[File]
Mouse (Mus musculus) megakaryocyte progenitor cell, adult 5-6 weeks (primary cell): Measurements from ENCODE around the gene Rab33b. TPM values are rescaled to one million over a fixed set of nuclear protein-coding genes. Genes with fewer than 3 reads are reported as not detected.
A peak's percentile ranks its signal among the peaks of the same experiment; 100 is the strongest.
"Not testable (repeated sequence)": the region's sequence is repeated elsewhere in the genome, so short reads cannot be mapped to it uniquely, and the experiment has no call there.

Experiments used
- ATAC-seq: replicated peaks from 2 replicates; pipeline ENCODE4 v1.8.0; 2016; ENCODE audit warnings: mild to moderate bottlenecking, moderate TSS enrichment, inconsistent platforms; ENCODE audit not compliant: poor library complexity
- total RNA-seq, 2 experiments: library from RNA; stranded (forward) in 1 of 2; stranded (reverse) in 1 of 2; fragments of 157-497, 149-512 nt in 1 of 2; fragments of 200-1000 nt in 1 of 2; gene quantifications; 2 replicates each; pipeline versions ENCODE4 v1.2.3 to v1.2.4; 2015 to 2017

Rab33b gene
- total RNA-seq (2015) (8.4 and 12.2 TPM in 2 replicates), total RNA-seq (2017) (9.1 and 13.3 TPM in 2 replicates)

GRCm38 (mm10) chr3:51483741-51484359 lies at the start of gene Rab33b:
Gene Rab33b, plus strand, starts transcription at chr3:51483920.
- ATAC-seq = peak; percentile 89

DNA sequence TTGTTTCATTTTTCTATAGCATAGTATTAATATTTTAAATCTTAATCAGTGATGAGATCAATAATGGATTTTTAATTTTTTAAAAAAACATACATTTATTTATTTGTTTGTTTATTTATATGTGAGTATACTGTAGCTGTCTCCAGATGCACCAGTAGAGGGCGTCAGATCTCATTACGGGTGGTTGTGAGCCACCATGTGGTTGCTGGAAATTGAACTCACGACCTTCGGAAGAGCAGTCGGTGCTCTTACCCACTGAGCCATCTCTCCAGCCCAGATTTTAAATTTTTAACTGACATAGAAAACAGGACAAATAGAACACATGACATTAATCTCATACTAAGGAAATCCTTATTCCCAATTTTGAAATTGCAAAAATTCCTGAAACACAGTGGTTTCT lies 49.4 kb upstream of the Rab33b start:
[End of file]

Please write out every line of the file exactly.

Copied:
Mouse (Mus musculus) megakaryocyte progenitor cell, adult 5-6 weeks (primary cell): Measurements from ENCODE around the gene Rab33b. TPM values are rescaled to one million over a fixed set of nuclear protein-coding genes. Genes with fewer than 3 reads are reported as not detected.
A peak's percentile ranks its signal among the peaks of the same experiment; 100 is the strongest.
"Not testable (repeated sequence)": the region's sequence is repeated elsewhere in the genome, so short reads cannot be mapped to it uniquely, and the experiment has no call there.

Experiments used
- ATAC-seq: replicated peaks from 2 replicates; pipeline ENCODE4 v1.8.0; 2016; ENCODE audit warnings: mild to moderate bottlenecking, moderate TSS enrichment, inconsistent platforms; ENCODE audit not compliant: poor library complexity
- total RNA-seq, 2 experiments: library from RNA; stranded (forward) in 1 of 2; stranded (reverse) in 1 of 2; fragments of 157-497, 149-512 nt in 1 of 2; fragments of 200-1000 nt in 1 of 2; gene quantifications; 2 replicates each; pipeline versions ENCODE4 v1.2.3 to v1.2.4; 2015 to 2017

Rab33b gene
- total RNA-seq (2015) (8.4 and 12.2 TPM in 2 replicates), total RNA-seq (2017) (9.1 and 13.3 TPM in 2 replicates)

GRCm38 (mm10) chr3:51483741-51484359 lies at the start of gene Rab33b:
Gene Rab33b, plus strand, starts transcription at chr3:51483920.
- ATAC-seq = peak; percentile 89

DNA sequence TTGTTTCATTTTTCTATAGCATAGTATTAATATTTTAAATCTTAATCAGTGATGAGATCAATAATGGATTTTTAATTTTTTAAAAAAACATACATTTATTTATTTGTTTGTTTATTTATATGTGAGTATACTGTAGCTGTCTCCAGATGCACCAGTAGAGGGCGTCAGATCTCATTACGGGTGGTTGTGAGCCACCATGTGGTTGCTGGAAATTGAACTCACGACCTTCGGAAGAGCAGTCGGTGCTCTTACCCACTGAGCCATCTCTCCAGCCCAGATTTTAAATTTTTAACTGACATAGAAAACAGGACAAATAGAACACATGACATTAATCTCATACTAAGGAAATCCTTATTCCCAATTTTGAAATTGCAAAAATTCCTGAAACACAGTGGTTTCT lies 49.4 kb upstream of the Rab33b start: